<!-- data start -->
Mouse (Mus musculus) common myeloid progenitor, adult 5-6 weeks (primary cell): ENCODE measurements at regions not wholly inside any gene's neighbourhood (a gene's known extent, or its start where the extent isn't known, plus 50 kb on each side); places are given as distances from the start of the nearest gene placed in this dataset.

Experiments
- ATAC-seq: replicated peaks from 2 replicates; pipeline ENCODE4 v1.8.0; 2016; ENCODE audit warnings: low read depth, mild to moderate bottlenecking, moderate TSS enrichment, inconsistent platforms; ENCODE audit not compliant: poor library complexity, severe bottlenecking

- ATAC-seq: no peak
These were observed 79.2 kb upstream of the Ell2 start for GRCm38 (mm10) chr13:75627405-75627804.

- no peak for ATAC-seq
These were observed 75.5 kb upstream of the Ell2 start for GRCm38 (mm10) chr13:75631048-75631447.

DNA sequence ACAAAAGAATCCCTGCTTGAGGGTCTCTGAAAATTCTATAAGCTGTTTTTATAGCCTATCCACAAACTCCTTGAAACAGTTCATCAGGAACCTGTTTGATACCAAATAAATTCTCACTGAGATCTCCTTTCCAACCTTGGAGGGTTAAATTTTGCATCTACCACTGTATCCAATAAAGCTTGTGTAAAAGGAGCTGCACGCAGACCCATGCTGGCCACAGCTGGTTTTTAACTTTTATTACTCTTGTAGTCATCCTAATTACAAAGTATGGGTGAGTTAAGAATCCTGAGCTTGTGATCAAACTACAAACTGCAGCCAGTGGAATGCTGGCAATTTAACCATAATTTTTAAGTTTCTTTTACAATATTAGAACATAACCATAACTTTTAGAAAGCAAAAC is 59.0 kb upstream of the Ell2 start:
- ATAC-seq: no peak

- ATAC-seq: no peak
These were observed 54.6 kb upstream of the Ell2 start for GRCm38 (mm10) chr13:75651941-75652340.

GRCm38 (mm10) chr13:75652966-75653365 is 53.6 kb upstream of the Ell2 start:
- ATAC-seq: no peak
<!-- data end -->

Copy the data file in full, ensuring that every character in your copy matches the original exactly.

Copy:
Mouse (Mus musculus) common myeloid progenitor, adult 5-6 weeks (primary cell): ENCODE measurements at regions not wholly inside any gene's neighbourhood (a gene's known extent, or its start where the extent isn't known, plus 50 kb on each side); places are given as distances from the start of the nearest gene placed in this dataset.

Experiments
- ATAC-seq: replicated peaks from 2 replicates; pipeline ENCODE4 v1.8.0; 2016; ENCODE audit warnings: low read depth, mild to moderate bottlenecking, moderate TSS enrichment, inconsistent platforms; ENCODE audit not compliant: poor library complexity, severe bottlenecking

- ATAC-seq: no peak
These were observed 79.2 kb upstream of the Ell2 start for GRCm38 (mm10) chr13:75627405-75627804.

- no peak for ATAC-seq
These were observed 75.5 kb upstream of the Ell2 start for GRCm38 (mm10) chr13:75631048-75631447.

DNA sequence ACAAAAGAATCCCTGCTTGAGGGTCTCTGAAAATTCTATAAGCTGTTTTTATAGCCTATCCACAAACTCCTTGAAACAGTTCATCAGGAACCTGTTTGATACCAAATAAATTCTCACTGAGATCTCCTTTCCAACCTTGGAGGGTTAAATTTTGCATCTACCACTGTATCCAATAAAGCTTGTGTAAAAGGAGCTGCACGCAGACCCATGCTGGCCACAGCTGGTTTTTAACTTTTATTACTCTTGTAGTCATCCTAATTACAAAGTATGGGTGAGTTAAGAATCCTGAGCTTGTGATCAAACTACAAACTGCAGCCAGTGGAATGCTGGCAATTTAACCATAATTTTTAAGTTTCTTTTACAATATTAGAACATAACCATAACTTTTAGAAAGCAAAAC is 59.0 kb upstream of the Ell2 start:
- ATAC-seq: no peak

- ATAC-seq: no peak
These were observed 54.6 kb upstream of the Ell2 start for GRCm38 (mm10) chr13:75651941-75652340.

GRCm38 (mm10) chr13:75652966-75653365 is 53.6 kb upstream of the Ell2 start:
- ATAC-seq: no peak